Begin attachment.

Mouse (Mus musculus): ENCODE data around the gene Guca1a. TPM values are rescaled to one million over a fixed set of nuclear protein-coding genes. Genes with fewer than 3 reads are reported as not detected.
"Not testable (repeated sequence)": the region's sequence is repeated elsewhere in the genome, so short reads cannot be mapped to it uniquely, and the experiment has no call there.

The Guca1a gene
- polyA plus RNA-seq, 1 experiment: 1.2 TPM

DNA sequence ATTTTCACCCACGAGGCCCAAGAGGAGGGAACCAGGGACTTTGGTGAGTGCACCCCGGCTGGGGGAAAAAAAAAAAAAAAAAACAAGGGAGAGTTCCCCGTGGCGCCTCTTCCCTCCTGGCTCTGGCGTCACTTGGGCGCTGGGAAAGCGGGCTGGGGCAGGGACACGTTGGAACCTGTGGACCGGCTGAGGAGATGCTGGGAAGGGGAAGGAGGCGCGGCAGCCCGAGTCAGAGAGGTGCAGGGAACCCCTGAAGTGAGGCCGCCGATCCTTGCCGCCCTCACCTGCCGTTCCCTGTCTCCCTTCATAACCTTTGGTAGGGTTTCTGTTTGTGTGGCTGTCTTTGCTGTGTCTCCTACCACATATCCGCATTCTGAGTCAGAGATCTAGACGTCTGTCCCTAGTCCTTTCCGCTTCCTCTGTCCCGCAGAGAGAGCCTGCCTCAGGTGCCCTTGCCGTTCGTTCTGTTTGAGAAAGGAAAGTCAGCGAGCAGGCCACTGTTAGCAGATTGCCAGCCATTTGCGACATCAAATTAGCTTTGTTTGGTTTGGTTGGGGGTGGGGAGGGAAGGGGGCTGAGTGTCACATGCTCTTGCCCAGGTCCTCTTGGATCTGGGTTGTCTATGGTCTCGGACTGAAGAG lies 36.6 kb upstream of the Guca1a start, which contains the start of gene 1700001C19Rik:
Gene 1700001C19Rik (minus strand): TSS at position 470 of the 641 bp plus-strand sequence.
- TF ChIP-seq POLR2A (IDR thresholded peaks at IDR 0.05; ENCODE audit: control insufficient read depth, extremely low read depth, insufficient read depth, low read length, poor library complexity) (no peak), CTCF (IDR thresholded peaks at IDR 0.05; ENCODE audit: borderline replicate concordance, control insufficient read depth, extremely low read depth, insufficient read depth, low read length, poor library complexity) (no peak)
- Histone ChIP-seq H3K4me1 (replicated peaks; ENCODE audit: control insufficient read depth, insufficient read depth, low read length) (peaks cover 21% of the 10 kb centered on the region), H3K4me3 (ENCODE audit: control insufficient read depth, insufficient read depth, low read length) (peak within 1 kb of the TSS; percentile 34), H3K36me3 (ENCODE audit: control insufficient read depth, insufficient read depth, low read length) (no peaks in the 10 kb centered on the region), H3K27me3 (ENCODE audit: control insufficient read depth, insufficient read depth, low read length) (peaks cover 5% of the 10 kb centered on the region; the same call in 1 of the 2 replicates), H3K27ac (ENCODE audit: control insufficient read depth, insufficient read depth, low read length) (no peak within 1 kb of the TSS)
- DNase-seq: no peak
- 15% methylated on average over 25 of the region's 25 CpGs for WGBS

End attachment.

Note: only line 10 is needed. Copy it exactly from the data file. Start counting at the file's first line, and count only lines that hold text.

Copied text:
- 15% methylated on average over 25 of the region's 25 CpGs for WGBS